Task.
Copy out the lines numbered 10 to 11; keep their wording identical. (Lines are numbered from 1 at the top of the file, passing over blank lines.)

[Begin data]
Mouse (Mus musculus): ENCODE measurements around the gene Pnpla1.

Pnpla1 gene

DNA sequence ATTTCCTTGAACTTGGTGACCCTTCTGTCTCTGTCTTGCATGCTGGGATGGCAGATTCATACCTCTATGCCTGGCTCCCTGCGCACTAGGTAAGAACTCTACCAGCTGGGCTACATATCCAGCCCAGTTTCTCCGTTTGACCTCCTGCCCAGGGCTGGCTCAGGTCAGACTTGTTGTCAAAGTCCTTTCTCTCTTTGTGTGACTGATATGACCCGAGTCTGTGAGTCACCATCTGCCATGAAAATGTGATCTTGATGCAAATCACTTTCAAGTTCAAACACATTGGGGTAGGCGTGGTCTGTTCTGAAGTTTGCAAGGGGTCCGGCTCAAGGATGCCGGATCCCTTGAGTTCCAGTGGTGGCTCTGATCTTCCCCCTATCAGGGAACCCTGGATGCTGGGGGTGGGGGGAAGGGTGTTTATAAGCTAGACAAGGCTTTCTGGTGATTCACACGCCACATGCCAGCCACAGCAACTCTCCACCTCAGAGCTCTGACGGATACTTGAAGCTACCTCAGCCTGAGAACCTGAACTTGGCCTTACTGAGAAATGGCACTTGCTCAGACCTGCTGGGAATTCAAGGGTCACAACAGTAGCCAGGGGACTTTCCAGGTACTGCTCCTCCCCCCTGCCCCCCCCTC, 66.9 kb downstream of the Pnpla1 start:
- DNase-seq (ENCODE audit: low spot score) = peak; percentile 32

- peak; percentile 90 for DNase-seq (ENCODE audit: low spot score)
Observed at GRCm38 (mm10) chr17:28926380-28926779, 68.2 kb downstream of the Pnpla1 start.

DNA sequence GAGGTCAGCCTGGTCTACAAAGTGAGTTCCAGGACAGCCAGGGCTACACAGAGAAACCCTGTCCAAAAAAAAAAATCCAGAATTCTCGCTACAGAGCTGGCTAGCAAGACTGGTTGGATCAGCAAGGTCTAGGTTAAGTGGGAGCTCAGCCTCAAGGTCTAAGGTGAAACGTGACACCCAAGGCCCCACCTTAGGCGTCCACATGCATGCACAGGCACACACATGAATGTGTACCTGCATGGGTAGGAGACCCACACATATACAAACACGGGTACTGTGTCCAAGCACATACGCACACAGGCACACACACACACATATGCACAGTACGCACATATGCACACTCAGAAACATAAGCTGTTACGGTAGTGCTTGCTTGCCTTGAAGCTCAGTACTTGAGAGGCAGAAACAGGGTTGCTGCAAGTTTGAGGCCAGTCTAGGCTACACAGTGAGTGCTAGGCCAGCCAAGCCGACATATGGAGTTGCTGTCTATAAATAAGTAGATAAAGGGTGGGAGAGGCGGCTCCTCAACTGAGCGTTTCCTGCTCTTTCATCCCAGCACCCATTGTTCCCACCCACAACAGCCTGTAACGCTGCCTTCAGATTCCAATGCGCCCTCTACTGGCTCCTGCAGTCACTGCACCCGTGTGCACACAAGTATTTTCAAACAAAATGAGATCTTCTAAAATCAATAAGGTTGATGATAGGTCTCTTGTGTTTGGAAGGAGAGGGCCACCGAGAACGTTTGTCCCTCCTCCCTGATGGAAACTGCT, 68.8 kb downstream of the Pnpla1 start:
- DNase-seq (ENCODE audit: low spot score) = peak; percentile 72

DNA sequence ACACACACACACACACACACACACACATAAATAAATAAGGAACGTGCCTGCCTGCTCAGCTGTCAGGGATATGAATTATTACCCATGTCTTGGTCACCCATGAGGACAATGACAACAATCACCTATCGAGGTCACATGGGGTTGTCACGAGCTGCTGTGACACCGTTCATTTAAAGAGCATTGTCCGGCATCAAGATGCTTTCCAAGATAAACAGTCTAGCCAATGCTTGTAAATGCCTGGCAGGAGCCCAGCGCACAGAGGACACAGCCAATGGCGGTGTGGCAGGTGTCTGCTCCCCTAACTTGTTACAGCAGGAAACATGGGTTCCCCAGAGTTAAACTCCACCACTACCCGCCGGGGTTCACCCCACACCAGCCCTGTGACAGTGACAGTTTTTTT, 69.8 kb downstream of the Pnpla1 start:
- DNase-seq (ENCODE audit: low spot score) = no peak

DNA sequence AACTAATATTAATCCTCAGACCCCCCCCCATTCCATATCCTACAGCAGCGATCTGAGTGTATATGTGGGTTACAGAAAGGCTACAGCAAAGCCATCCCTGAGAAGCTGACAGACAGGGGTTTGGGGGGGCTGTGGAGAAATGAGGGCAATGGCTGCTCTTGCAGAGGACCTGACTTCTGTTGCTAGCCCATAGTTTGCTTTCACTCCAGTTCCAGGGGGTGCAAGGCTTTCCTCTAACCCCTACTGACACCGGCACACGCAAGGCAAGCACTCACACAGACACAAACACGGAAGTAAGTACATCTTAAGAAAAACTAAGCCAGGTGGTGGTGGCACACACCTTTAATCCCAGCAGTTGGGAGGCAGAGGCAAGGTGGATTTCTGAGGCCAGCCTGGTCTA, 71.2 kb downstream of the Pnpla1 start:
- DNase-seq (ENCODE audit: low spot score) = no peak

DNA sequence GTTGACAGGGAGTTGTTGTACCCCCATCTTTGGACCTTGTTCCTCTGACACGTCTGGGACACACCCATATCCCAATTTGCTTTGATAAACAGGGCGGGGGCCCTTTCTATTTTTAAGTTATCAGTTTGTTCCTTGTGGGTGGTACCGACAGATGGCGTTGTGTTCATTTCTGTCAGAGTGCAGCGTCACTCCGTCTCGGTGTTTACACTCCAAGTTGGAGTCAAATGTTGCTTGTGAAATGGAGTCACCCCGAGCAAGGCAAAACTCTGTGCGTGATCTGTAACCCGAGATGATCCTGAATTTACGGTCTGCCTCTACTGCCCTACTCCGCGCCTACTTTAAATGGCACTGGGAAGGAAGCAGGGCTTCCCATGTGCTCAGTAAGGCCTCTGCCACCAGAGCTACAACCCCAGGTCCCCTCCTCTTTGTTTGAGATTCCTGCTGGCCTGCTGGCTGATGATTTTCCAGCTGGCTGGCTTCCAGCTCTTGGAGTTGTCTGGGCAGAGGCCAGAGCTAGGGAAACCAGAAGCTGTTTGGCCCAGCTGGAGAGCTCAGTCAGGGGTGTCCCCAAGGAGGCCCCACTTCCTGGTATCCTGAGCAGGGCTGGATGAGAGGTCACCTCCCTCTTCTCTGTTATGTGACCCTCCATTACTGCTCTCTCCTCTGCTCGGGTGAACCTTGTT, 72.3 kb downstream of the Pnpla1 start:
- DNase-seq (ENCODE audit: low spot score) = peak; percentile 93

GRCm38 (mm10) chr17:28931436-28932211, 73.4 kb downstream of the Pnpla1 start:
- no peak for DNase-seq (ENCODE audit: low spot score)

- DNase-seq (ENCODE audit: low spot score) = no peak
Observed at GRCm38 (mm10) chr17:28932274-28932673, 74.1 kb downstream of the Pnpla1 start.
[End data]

- DNase-seq (ENCODE audit: low spot score) = no peak

DNA sequence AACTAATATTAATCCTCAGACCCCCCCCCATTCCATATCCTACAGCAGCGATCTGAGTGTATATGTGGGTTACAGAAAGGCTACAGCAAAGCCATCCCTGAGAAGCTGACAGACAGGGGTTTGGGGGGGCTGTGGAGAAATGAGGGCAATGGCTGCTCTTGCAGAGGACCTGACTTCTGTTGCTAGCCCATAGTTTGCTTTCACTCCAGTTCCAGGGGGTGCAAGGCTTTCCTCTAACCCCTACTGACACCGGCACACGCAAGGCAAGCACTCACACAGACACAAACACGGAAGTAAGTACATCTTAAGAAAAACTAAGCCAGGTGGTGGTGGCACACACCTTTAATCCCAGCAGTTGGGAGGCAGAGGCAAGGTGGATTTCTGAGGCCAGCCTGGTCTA, 71.2 kb downstream of the Pnpla1 start: